The Centers for Disease Control and local health experts have said the Delta COVID-19 variant is more easily transmitted than prior strains and it is being contracted by more individuals younger than 60, including school students, than with prior strains.

Seventy-hundred-thirty-four school districts did not have any cases while 165 did.

But as DOH numbers show, the number of COVID-19 cases varies by school.

“I haven’t seen a real impact yet to be honest with you,” Anderson said of COVID-19.

So far, the Sioux Falls campus seems more like a normal school year, Anderson said.

That’s also true in Watertown, Mohling said.

Anderson said she’s not seeing a lot of COVID-19 symptoms in students.

“We follow the screening guidelines,” she said.

Parents are also asked to follow the screening guidelines at home before a student comes to school, Anderson said.

Watertown staff is also following protocols that were put in place last year, which includes having a child stay home or go home if they have a fever of 100.4 or higher, Mohling said.

There are cases in which a student must stay home or leave school.

“For the most part, parents understand. That’s not to say it is not a hardship sometimes,” Freed said

Parents may not have the resources for a Plan B if their child needs to stay home from school, Freed said. If a parent responds negatively to a nurse who tells them a child must stay home from school, it’s often because of a lack of resources or stretched resources, Freed said.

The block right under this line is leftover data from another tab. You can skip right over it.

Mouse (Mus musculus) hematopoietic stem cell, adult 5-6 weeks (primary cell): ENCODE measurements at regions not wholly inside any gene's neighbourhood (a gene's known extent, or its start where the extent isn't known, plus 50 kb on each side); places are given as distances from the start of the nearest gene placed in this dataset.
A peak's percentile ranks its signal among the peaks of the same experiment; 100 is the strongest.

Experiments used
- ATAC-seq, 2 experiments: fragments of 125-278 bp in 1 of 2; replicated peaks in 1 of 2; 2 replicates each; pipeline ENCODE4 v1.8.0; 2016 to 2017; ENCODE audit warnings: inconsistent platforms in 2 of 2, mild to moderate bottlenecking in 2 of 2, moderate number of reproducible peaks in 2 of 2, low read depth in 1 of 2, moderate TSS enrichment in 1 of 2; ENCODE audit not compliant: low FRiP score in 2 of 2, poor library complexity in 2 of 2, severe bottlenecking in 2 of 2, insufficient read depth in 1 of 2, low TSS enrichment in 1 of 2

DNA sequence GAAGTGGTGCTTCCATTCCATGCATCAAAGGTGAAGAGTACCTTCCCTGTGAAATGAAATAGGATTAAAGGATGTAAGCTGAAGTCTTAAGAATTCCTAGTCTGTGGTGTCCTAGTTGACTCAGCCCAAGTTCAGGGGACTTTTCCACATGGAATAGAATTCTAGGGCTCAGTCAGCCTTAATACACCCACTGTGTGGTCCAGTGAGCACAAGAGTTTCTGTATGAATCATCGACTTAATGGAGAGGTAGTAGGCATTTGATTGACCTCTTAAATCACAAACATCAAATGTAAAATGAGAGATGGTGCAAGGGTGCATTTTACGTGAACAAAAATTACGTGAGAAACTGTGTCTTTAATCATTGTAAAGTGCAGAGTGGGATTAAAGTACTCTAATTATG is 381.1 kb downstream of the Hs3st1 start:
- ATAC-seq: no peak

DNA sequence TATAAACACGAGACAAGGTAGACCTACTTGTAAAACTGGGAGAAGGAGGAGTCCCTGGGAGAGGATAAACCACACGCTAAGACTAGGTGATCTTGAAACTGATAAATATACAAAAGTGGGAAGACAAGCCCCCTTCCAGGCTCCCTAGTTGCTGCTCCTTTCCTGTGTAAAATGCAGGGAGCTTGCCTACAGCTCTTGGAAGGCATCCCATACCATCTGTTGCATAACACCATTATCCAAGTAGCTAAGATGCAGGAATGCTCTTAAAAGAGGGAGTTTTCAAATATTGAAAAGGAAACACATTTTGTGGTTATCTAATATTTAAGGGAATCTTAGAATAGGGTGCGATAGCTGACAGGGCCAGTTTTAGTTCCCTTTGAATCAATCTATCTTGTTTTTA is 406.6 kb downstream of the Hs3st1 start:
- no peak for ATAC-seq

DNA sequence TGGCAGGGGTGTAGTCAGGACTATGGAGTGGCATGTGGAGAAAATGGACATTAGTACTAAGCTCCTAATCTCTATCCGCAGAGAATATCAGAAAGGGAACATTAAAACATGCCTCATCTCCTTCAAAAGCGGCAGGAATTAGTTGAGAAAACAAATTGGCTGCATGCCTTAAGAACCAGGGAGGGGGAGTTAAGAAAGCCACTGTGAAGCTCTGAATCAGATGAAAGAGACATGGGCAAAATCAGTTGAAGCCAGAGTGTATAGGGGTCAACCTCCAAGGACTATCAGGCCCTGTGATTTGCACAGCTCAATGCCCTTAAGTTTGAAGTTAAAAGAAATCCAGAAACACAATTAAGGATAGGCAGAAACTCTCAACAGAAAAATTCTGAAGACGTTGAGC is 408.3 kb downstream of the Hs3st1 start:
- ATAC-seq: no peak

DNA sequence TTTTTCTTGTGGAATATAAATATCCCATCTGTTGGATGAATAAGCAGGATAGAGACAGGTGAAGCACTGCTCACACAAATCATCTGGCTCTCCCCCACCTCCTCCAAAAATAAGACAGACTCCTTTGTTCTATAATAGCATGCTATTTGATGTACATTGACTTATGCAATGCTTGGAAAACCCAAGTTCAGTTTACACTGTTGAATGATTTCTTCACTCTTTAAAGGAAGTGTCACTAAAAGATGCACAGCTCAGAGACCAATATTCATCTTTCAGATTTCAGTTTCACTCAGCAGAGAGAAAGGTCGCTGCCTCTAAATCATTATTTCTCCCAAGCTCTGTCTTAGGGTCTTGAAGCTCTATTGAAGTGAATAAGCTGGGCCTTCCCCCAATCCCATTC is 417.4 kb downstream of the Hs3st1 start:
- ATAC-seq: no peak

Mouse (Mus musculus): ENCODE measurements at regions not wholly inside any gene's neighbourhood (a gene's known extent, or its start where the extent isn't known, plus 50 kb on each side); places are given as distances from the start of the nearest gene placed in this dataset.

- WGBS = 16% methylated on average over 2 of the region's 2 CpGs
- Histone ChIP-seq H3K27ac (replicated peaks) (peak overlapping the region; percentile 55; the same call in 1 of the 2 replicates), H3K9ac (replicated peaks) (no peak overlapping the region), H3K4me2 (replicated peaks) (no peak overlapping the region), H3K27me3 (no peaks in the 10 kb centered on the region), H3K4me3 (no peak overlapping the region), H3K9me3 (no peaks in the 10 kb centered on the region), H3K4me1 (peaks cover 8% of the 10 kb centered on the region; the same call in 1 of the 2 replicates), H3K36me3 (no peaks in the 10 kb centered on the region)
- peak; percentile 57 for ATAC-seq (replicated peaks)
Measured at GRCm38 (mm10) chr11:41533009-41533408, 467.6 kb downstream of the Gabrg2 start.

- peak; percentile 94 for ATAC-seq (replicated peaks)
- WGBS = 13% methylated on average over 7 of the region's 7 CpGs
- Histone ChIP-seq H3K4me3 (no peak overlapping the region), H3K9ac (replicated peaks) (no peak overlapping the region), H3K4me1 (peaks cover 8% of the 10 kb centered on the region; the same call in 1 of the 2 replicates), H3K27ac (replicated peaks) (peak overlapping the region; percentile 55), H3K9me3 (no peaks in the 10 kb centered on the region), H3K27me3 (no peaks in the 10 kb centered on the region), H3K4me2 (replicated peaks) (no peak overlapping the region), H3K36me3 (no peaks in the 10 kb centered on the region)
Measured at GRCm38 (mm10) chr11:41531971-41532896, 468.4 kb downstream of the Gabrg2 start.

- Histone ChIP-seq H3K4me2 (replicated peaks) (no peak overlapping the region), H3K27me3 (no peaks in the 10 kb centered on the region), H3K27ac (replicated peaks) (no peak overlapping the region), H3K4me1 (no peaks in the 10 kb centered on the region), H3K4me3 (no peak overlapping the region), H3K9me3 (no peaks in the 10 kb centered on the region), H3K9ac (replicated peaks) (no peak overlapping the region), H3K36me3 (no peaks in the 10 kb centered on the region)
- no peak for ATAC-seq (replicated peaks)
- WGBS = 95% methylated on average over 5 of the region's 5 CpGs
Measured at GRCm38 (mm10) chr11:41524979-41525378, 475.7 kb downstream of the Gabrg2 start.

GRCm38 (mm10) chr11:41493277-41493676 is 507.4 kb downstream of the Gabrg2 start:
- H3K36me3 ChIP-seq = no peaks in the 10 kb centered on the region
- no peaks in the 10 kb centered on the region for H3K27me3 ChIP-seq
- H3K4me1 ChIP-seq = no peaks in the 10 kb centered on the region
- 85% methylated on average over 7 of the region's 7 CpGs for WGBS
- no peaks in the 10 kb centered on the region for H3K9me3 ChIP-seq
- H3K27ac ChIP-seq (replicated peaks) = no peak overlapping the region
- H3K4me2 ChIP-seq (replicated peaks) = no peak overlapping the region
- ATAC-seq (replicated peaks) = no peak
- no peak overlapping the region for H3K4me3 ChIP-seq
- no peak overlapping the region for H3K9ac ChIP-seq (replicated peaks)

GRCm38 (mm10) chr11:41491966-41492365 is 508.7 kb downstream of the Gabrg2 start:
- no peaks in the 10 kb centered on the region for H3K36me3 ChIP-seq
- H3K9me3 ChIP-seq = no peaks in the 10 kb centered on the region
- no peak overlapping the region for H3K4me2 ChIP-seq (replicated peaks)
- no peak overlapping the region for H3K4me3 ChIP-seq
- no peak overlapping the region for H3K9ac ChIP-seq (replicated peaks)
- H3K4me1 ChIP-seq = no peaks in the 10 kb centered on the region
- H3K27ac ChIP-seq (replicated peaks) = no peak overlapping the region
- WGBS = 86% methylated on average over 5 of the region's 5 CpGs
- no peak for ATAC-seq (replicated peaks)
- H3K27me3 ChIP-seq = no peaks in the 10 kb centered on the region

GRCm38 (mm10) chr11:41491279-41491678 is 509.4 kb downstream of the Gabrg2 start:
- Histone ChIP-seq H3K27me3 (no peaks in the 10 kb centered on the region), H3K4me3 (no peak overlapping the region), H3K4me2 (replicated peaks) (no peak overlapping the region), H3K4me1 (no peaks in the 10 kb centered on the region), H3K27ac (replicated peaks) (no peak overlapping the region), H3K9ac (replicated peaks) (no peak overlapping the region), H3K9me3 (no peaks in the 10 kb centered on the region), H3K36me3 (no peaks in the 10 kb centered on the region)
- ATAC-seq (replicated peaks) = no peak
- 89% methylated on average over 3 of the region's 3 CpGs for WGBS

Just as with the prior school year, nurses may be dealing with COVID-19 symptoms or screenings while also handling regular-day duties.

For Anderson, there has been more typical nurse visits of extra-curricular injuries or seasonal colds or allergies.

There are times when Anderson will ask additional questions of the student or the parent to make sure “nothing gets missed.”

In her role with eCARE school nurses, Freed said, she knows nurses may provide information on where a child can get tested. Some school nurses are doing COVID-19 testing at the school and developing close contact lists.

Mohling said the safety measures stressed last year should be habits this year. She works in the districts four elementary schools.

If asked, she will go into a classroom to give students a refresher course on washing hands and covering coughs, Mohling said.

“Some schools are offering vaccination clinics,” Freed said. “They are doing that on top of their regular jobs.”

Keeping students in school

Last year and this year, school nurses and educators all worked hard to keep kids in school in South Dakota, Freed said.

It took a cooperative effort to help kids stay in school for in-classroom learning last year, Anderson said.

It will take a similar effort this year, Anderson said.

Last year’s effort took a toll on school nurses, Freed said.

The school nurse association conference this summer was a chance to boost morale, share stories and rejoice in a successful year where students were able to stay in the classroom, Freed said.

Mohling said although the staff must be aware of COVID-19 this year, there is more of a sense “of getting back to normal” this year.